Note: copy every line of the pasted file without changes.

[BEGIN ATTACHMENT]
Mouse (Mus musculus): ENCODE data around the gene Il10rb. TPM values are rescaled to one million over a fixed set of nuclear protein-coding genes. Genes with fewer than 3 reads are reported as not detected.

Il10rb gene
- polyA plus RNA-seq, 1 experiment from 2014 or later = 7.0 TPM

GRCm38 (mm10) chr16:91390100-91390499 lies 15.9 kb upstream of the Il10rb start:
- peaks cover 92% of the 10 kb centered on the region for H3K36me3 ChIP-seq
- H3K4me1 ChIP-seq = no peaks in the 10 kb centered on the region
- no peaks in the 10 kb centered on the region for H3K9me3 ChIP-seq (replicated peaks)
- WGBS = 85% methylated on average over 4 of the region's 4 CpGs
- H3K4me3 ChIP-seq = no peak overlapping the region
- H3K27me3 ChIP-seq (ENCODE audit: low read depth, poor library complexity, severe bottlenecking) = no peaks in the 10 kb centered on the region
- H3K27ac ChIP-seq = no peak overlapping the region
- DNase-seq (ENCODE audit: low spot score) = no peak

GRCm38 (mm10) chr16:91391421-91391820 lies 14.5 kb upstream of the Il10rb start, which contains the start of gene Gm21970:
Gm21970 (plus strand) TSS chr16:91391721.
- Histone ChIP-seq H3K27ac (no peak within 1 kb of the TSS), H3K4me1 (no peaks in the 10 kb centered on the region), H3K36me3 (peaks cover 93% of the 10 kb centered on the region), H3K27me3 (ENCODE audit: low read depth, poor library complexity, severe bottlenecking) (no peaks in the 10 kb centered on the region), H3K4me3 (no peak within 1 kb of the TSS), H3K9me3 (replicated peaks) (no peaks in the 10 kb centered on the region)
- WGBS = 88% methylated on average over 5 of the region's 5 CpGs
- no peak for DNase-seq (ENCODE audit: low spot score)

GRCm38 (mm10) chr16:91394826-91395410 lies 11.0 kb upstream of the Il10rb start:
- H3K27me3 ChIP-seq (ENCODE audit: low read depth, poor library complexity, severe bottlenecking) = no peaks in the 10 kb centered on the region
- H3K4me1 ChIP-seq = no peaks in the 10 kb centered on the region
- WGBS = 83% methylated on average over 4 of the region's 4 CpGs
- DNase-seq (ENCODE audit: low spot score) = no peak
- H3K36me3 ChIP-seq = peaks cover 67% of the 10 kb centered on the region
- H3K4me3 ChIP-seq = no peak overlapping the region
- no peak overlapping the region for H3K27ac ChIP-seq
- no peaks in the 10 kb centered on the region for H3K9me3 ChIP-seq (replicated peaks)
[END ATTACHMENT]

Mouse (Mus musculus): ENCODE data around the gene Il10rb. TPM values are rescaled to one million over a fixed set of nuclear protein-coding genes. Genes with fewer than 3 reads are reported as not detected.

Il10rb gene
- polyA plus RNA-seq, 1 experiment from 2014 or later = 7.0 TPM

GRCm38 (mm10) chr16:91390100-91390499 lies 15.9 kb upstream of the Il10rb start:
- peaks cover 92% of the 10 kb centered on the region for H3K36me3 ChIP-seq
- H3K4me1 ChIP-seq = no peaks in the 10 kb centered on the region
- no peaks in the 10 kb centered on the region for H3K9me3 ChIP-seq (replicated peaks)
- WGBS = 85% methylated on average over 4 of the region's 4 CpGs
- H3K4me3 ChIP-seq = no peak overlapping the region
- H3K27me3 ChIP-seq (ENCODE audit: low read depth, poor library complexity, severe bottlenecking) = no peaks in the 10 kb centered on the region
- H3K27ac ChIP-seq = no peak overlapping the region
- DNase-seq (ENCODE audit: low spot score) = no peak

GRCm38 (mm10) chr16:91391421-91391820 lies 14.5 kb upstream of the Il10rb start, which contains the start of gene Gm21970:
Gm21970 (plus strand) TSS chr16:91391721.
- Histone ChIP-seq H3K27ac (no peak within 1 kb of the TSS), H3K4me1 (no peaks in the 10 kb centered on the region), H3K36me3 (peaks cover 93% of the 10 kb centered on the region), H3K27me3 (ENCODE audit: low read depth, poor library complexity, severe bottlenecking) (no peaks in the 10 kb centered on the region), H3K4me3 (no peak within 1 kb of the TSS), H3K9me3 (replicated peaks) (no peaks in the 10 kb centered on the region)
- WGBS = 88% methylated on average over 5 of the region's 5 CpGs
- no peak for DNase-seq (ENCODE audit: low spot score)

GRCm38 (mm10) chr16:91394826-91395410 lies 11.0 kb upstream of the Il10rb start:
- H3K27me3 ChIP-seq (ENCODE audit: low read depth, poor library complexity, severe bottlenecking) = no peaks in the 10 kb centered on the region
- H3K4me1 ChIP-seq = no peaks in the 10 kb centered on the region
- WGBS = 83% methylated on average over 4 of the region's 4 CpGs
- DNase-seq (ENCODE audit: low spot score) = no peak
- H3K36me3 ChIP-seq = peaks cover 67% of the 10 kb centered on the region
- H3K4me3 ChIP-seq = no peak overlapping the region
- no peak overlapping the region for H3K27ac ChIP-seq
- no peaks in the 10 kb centered on the region for H3K9me3 ChIP-seq (replicated peaks)